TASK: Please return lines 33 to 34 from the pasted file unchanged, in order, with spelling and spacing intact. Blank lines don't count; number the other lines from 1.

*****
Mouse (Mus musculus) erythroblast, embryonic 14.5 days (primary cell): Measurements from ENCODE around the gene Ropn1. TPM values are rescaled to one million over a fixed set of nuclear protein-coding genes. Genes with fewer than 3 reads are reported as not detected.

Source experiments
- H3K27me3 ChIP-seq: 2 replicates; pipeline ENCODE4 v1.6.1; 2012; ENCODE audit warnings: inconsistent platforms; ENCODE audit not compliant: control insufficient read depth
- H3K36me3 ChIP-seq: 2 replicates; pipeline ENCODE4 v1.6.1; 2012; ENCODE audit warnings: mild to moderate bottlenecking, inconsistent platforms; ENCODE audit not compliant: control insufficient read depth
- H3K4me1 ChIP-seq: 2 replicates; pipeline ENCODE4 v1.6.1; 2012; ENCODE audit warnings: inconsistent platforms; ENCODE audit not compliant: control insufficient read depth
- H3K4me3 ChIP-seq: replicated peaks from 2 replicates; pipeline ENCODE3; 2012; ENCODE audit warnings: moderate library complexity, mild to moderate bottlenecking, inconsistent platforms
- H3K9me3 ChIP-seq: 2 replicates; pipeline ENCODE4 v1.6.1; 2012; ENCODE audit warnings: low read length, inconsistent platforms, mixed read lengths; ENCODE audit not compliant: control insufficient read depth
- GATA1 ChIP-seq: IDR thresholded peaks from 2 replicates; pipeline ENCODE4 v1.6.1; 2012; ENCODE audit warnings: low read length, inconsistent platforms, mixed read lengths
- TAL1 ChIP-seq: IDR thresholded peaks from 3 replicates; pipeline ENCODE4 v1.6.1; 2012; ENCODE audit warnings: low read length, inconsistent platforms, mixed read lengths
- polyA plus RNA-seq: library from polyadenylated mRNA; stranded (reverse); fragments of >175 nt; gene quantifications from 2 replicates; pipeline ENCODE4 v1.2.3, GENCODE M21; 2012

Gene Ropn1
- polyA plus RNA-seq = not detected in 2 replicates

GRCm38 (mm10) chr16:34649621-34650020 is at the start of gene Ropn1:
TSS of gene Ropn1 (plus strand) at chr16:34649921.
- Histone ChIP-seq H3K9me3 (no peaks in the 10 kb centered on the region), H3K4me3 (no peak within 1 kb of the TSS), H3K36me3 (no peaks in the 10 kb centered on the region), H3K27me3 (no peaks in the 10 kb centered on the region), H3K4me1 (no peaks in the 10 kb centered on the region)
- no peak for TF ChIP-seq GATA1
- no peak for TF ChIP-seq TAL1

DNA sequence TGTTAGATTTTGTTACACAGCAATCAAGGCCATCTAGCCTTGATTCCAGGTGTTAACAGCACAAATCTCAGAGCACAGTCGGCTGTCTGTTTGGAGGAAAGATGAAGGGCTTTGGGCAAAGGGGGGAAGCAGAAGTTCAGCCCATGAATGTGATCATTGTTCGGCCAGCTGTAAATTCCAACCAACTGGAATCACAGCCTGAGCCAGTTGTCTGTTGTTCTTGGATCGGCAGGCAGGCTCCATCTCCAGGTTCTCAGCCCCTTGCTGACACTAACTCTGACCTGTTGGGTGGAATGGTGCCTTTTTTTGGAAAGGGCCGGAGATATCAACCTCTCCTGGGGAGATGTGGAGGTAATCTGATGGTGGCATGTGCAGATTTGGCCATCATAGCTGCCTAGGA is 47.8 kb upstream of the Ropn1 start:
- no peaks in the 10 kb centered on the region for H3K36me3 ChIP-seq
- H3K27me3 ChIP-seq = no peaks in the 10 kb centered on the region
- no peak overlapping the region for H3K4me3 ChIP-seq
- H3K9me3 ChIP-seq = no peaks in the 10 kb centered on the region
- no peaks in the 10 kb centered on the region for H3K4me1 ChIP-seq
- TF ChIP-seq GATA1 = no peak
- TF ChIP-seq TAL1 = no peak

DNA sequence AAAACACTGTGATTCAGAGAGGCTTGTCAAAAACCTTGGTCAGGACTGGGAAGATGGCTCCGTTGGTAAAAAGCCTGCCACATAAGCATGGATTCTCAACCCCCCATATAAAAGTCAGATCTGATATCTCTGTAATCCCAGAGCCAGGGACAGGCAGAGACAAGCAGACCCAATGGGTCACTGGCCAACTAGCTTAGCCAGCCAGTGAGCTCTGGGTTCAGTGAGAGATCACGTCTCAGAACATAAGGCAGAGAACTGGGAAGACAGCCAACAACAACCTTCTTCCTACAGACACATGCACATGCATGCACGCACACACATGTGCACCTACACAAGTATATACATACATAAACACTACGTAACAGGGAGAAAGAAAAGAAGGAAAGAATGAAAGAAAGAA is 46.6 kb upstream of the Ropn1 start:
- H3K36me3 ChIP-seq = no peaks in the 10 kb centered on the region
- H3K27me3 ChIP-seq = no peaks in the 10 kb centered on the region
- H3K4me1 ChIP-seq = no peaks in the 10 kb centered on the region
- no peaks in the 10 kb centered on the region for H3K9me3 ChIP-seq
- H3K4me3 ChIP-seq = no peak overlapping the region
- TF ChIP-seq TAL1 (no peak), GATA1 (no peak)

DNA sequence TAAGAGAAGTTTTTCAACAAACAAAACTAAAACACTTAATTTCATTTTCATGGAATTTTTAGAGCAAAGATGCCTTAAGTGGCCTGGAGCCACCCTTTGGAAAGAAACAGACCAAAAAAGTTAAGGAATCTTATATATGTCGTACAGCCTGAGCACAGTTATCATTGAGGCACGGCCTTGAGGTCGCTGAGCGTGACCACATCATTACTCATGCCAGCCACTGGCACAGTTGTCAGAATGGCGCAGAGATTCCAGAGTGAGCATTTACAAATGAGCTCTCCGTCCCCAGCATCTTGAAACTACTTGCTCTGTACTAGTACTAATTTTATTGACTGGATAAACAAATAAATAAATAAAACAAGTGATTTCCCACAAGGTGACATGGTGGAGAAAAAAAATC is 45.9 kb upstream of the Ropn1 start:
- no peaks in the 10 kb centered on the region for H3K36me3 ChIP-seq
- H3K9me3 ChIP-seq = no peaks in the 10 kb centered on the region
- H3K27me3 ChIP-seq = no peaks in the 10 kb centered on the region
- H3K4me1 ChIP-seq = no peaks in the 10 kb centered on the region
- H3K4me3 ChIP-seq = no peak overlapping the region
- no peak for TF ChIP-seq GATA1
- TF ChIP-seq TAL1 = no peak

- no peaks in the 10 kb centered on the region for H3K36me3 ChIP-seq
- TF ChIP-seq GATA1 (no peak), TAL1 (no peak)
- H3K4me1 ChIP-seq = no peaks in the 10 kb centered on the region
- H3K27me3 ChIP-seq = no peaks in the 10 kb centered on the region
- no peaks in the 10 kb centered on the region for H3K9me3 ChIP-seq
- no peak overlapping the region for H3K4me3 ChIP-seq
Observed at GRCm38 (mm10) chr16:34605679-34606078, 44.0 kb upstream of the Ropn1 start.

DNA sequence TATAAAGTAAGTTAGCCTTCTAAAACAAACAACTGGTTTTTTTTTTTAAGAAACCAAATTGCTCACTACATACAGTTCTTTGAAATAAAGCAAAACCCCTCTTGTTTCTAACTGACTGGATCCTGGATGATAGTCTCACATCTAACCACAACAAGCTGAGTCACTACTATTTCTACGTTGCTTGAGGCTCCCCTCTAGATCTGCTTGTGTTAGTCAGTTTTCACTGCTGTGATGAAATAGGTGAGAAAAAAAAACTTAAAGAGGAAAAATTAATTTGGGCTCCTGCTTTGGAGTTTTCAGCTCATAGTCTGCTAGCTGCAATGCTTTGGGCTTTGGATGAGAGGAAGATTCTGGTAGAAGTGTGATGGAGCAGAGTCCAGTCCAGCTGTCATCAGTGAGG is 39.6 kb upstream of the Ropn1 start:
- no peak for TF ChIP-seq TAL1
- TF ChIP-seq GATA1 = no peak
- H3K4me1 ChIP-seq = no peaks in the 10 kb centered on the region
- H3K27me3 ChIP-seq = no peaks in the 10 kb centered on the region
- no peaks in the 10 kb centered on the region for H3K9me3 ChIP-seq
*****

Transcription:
DNA sequence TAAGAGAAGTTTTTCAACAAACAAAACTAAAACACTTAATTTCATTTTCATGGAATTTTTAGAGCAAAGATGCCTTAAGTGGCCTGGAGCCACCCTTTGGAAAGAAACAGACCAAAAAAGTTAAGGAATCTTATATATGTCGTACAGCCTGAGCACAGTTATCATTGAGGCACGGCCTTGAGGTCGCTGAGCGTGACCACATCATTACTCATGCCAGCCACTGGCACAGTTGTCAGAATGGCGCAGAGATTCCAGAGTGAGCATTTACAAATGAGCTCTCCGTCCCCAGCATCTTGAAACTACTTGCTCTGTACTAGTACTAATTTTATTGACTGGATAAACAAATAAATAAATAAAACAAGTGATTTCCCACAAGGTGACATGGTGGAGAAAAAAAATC is 45.9 kb upstream of the Ropn1 start:
- no peaks in the 10 kb centered on the region for H3K36me3 ChIP-seq